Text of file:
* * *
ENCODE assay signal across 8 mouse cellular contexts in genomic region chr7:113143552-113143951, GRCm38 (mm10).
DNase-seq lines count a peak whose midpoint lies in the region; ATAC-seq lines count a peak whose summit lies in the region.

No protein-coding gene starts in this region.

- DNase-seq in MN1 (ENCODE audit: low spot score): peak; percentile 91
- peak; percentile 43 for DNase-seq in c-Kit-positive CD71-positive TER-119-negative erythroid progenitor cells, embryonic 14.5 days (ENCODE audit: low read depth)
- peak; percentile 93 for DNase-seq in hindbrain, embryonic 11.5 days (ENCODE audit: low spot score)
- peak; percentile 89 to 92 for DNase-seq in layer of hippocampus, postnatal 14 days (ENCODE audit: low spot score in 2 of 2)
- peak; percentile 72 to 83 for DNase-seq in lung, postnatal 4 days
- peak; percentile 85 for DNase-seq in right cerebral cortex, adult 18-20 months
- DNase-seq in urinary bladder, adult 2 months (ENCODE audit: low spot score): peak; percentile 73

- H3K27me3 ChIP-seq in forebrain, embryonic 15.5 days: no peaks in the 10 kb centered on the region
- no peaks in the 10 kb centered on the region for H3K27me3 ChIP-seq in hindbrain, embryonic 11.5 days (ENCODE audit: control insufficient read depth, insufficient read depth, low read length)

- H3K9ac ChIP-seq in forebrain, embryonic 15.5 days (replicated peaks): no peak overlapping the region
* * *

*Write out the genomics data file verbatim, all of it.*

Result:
ENCODE assay signal across 8 mouse cellular contexts in genomic region chr7:113143552-113143951, GRCm38 (mm10).
DNase-seq lines count a peak whose midpoint lies in the region; ATAC-seq lines count a peak whose summit lies in the region.

No protein-coding gene starts in this region.

- DNase-seq in MN1 (ENCODE audit: low spot score): peak; percentile 91
- peak; percentile 43 for DNase-seq in c-Kit-positive CD71-positive TER-119-negative erythroid progenitor cells, embryonic 14.5 days (ENCODE audit: low read depth)
- peak; percentile 93 for DNase-seq in hindbrain, embryonic 11.5 days (ENCODE audit: low spot score)
- peak; percentile 89 to 92 for DNase-seq in layer of hippocampus, postnatal 14 days (ENCODE audit: low spot score in 2 of 2)
- peak; percentile 72 to 83 for DNase-seq in lung, postnatal 4 days
- peak; percentile 85 for DNase-seq in right cerebral cortex, adult 18-20 months
- DNase-seq in urinary bladder, adult 2 months (ENCODE audit: low spot score): peak; percentile 73

- H3K27me3 ChIP-seq in forebrain, embryonic 15.5 days: no peaks in the 10 kb centered on the region
- no peaks in the 10 kb centered on the region for H3K27me3 ChIP-seq in hindbrain, embryonic 11.5 days (ENCODE audit: control insufficient read depth, insufficient read depth, low read length)

- H3K9ac ChIP-seq in forebrain, embryonic 15.5 days (replicated peaks): no peak overlapping the region